A dowdy university instructor Isa is an inattentive husband to his younger, TV-business wife Bahar. Self-absorbed and selfish, Isa only communicates in the most rudimentary way, while she, similarly, detaches into crying jags and juvenile behavior.
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The epic adventures of the legendary Baran the Bandit following his release from prison. After serving 35 years, it is no surprise that the world has changed dramatically. Still, Baran ... See full summary »
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In the rural area around the Anatolian town of Keskin, the local prosecutor, police commissar, and doctor lead a search for a victim of a murder to whom a suspect named Kenan and his mentally challenged brother confessed. However, the search is proving more difficult than expected as Kenan is fuzzy as to the body's exact location. As the group continues looking, its members can't help but chat among themselves about both trivia and their deepest concerns in an investigation that is proving more trying than any of them expected. Written by
Kenneth Chisholm (firstname.lastname@example.org)
You will not be spoon fed, you will be on this journey as an inanimate object. So Observe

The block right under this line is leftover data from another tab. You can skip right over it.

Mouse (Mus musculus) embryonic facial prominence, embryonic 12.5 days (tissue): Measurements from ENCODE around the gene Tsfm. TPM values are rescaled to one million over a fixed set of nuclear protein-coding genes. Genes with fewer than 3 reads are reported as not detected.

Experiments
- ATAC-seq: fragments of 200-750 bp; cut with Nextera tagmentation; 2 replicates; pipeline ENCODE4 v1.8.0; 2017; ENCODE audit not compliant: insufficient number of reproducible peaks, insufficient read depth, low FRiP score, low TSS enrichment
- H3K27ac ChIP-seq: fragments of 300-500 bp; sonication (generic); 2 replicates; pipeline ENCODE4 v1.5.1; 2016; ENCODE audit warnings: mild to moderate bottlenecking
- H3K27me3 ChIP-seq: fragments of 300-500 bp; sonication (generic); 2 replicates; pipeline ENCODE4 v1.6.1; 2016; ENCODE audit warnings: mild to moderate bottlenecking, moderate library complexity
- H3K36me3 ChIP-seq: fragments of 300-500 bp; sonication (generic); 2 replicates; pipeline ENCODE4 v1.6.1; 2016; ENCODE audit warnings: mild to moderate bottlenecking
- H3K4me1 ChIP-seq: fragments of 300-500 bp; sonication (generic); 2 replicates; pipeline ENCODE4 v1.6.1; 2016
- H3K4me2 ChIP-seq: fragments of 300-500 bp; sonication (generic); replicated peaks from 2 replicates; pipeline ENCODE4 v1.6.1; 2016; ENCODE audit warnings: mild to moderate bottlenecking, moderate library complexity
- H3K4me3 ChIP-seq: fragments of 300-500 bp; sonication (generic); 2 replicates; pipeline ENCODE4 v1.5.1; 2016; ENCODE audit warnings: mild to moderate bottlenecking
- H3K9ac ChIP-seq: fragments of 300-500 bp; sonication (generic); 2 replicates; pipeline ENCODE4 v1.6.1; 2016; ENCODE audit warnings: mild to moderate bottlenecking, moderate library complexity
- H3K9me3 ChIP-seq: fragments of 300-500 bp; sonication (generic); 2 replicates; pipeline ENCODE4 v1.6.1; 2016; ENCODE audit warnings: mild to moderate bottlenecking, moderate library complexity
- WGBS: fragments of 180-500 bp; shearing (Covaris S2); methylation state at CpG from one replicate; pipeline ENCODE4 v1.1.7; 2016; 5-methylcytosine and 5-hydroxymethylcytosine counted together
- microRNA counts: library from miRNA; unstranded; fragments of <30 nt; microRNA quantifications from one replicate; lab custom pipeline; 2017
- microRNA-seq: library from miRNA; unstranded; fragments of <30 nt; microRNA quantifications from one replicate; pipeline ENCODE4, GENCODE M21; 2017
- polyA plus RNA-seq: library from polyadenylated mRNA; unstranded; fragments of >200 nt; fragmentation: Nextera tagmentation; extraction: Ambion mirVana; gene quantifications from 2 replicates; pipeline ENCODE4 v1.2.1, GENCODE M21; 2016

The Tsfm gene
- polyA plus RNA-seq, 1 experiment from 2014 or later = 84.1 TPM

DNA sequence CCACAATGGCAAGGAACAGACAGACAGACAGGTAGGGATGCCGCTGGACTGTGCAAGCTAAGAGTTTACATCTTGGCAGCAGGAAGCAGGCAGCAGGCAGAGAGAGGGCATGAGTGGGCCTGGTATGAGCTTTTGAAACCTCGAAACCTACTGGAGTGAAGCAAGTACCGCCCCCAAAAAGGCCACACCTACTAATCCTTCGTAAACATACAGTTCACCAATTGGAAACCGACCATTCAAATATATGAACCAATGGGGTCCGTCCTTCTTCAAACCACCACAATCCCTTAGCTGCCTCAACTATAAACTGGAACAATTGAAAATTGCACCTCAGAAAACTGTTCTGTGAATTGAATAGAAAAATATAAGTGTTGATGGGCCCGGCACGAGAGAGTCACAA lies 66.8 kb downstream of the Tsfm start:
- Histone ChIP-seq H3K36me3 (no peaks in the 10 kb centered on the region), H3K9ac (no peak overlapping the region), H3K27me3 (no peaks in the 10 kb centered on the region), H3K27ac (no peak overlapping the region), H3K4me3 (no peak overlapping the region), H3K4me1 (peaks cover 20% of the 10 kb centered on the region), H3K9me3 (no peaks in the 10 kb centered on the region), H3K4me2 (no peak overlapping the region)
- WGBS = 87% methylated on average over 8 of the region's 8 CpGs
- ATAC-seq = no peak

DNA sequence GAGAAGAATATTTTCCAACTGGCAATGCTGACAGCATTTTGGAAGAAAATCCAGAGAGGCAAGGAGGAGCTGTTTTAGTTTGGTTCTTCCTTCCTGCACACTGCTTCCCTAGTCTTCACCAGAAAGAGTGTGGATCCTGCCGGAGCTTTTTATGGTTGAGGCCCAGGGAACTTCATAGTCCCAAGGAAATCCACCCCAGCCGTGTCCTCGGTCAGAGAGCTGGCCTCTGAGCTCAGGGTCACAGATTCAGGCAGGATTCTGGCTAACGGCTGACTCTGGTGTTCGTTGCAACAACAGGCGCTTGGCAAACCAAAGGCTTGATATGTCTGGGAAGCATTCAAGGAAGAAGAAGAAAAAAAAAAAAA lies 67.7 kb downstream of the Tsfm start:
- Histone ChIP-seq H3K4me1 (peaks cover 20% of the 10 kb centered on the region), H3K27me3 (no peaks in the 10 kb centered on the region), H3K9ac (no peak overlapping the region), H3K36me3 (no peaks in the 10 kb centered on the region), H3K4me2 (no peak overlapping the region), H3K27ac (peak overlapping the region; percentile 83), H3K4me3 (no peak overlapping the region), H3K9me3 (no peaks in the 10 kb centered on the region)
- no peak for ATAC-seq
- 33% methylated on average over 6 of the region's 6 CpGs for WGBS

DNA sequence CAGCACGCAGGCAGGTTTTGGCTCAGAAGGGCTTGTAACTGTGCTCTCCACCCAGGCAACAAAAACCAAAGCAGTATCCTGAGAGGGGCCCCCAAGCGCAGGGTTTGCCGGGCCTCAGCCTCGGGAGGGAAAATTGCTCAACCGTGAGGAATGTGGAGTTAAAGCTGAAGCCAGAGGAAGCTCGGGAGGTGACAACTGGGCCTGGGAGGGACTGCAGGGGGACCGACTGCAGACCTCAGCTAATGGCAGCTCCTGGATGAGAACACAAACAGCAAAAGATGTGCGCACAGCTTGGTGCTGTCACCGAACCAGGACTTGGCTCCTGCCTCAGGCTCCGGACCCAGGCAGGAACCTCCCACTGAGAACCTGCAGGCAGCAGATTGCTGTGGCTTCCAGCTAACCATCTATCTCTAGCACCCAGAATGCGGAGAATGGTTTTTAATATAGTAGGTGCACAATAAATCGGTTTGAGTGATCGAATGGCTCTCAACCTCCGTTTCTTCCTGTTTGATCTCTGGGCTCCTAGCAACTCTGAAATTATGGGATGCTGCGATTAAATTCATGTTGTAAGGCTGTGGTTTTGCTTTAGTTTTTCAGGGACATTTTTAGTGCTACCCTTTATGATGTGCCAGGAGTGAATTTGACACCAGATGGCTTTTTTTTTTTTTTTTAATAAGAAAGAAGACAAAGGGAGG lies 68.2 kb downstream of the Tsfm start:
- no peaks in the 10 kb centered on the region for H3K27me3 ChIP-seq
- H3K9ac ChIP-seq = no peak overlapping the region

I just watched this at the Melbourne Film Festival, I found it quite good. It terms of narrative it was quite a mysterious journey for the audience, the audience as the picture began were in the dark and begun discovery the means of the story non-overtly. This sometimes works and sometimes doesn't, But that of course applies to all forms of narrative may it be Barry Lyndon where you know the fate of Barry but are still enthralled with the story or a movie such as this, some of the audience (Many people left the theatre through the course of the film) can feel tedious with this approach accompanied with various long Tarkovsky-esque takes, however I think it was quite interesting, it's as if a camera just accompanied this search of the everyday case of a local Turkish law enforcement. I had some preconceptions about the film, I thought it was going to be quite stark and gloomy, in the likes of No Country For Old Men (Which is a brilliant film), however it proved to have a myriad of scenes with humour and it acted like a beacon of light for the sombre setting the movie is placed in. This movie had some amazing cinematography, great lighting of the night scenes, only lit by the headlights of the cars and some great shots really capturing the audience. I think the film lacked a score, if I were the director I would have put in a very ambiance oriented score like in Tarkovsky's Solaris, to really unsettle the viewer because it really would strengthen the ambiguity experienced by the characters and audience alike. This film was quite good, yes it is a slow burner, but I think the strangeness of the story and it's concealed nature manages to outweigh it's tediosity. 8/10 from me.
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